**you can make a bootable cd - or bootable usb stick
☠ MASQ ☠Commented:
There's no real pattern to these, they are all fatal system errors variously linked to drivers and memory referencing faults.

Were any of the crashes witnessed so we know what was being attempted at the time?

Because of the types of error it would be worth checking if the memory clock speed is correct & if overclocked reset this, my gut feeling is this is a memory problem, either faulting or timing, so pulling out modules and/or switching them around might help with diagnosis and/or run a memory testing utility.

FWIW a quick summary of the dump files in the order they are posted in your question:

An attempt was made to access a pageable (or completely invalid) address at an
interrupt request level (IRQL) that is too high.  This is usually
caused by drivers using improper addresses.
If kernel debugger is available get stack backtrace.

IMAGE_NAME:  atikmdag.sys

    If you see NtfsExceptionFilter on the stack then the 2nd and 3rd
    parameters are the exception record and context record. Do a .cxr
    on the 3rd parameter and then kb to obtain a more informative stack
Arg1: 00000000001904fb
Arg2: fffff8800ef41588
Arg3: fffff8800ef40de0
Arg4: fffff8000343bb14

PROCESS_NAME:  wlmail.exe
IMAGE_NAME:  Ntfs.sys

Arg1: fffff8800351ac20
Arg2: 0000000000000000
Arg3: 0000000000000000
Arg4: fffff880050255f7

IMAGE_NAME:  ndis.sys

An exception happened while executing a system service routine.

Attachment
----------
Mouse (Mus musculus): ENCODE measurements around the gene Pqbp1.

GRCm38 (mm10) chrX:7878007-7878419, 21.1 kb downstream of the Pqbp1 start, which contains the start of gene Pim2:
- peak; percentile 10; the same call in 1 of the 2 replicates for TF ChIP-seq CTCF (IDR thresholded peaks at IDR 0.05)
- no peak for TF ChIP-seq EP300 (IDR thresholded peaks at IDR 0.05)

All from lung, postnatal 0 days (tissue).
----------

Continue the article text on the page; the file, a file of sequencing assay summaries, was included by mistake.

Arg1: 00000000c0000005, Exception code that caused the bugcheck
Arg2: 0000000000000030, Address of the instruction which caused the bugcheck
Arg3: fffff8800c9ddee0, Address of the context record for the exception that caused the bugcheck
Arg4: 0000000000000000, zero.

PROCESS_NAME:  lpuninstall.ex
IMAGE_NAME:  ntkrnlmp.exe

An attempt was made to access a pageable (or completely invalid) address at an
interrupt request level (IRQL) that is too high.  This is usually
caused by drivers using improper addresses.
If a kernel debugger is available get the stack backtrace.

IMAGE_NAME:  memory_corruption

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zovothAuthor Commented:
Greetings Nobus, MASQ and Predrag Jovick:

Many thanks for your rapid replies, as well as your helpful analysis of the Minidump files I sent, that generated the dreaded Blue Screen of Death. I've informed my friend that the issue appears to be memory related, so he is going to power down the unit and switch the positions of memory modules (and possibly replace them) and see if the issue persists. I believe his system is still under warranty, so he also has the option to send it back to the manufacturer for repair.

Analyzing (and interpreting into non-technobabble English) the Minidumps is of great help to me, and I thank you for your concise summations of the issue. This one sounds a little slippery, with some trial and error required, but now my friend has a course in which to travel.

May the wind be at your back and take care,